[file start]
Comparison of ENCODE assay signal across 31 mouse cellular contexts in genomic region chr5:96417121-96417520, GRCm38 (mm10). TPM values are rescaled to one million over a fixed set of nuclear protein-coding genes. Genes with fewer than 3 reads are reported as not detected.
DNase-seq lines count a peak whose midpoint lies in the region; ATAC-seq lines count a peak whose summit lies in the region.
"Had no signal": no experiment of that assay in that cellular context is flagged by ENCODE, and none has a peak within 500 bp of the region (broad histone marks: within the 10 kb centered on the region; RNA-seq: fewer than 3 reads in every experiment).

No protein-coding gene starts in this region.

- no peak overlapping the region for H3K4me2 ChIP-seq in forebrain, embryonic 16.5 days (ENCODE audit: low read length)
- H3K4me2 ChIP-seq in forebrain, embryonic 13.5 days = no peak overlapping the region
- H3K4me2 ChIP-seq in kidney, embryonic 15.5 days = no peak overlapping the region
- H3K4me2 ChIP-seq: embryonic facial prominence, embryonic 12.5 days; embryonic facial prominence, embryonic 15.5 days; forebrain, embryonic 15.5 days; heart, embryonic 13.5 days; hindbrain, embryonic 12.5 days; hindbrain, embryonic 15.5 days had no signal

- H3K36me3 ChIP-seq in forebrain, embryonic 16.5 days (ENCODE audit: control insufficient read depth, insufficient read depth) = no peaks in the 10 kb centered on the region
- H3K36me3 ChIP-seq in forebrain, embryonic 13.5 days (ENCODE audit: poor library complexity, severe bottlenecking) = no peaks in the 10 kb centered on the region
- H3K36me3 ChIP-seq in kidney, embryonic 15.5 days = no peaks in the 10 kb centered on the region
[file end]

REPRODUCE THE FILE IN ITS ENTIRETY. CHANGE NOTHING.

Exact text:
Comparison of ENCODE assay signal across 31 mouse cellular contexts in genomic region chr5:96417121-96417520, GRCm38 (mm10). TPM values are rescaled to one million over a fixed set of nuclear protein-coding genes. Genes with fewer than 3 reads are reported as not detected.
DNase-seq lines count a peak whose midpoint lies in the region; ATAC-seq lines count a peak whose summit lies in the region.
"Had no signal": no experiment of that assay in that cellular context is flagged by ENCODE, and none has a peak within 500 bp of the region (broad histone marks: within the 10 kb centered on the region; RNA-seq: fewer than 3 reads in every experiment).

No protein-coding gene starts in this region.

- no peak overlapping the region for H3K4me2 ChIP-seq in forebrain, embryonic 16.5 days (ENCODE audit: low read length)
- H3K4me2 ChIP-seq in forebrain, embryonic 13.5 days = no peak overlapping the region
- H3K4me2 ChIP-seq in kidney, embryonic 15.5 days = no peak overlapping the region
- H3K4me2 ChIP-seq: embryonic facial prominence, embryonic 12.5 days; embryonic facial prominence, embryonic 15.5 days; forebrain, embryonic 15.5 days; heart, embryonic 13.5 days; hindbrain, embryonic 12.5 days; hindbrain, embryonic 15.5 days had no signal

- H3K36me3 ChIP-seq in forebrain, embryonic 16.5 days (ENCODE audit: control insufficient read depth, insufficient read depth) = no peaks in the 10 kb centered on the region
- H3K36me3 ChIP-seq in forebrain, embryonic 13.5 days (ENCODE audit: poor library complexity, severe bottlenecking) = no peaks in the 10 kb centered on the region
- H3K36me3 ChIP-seq in kidney, embryonic 15.5 days = no peaks in the 10 kb centered on the region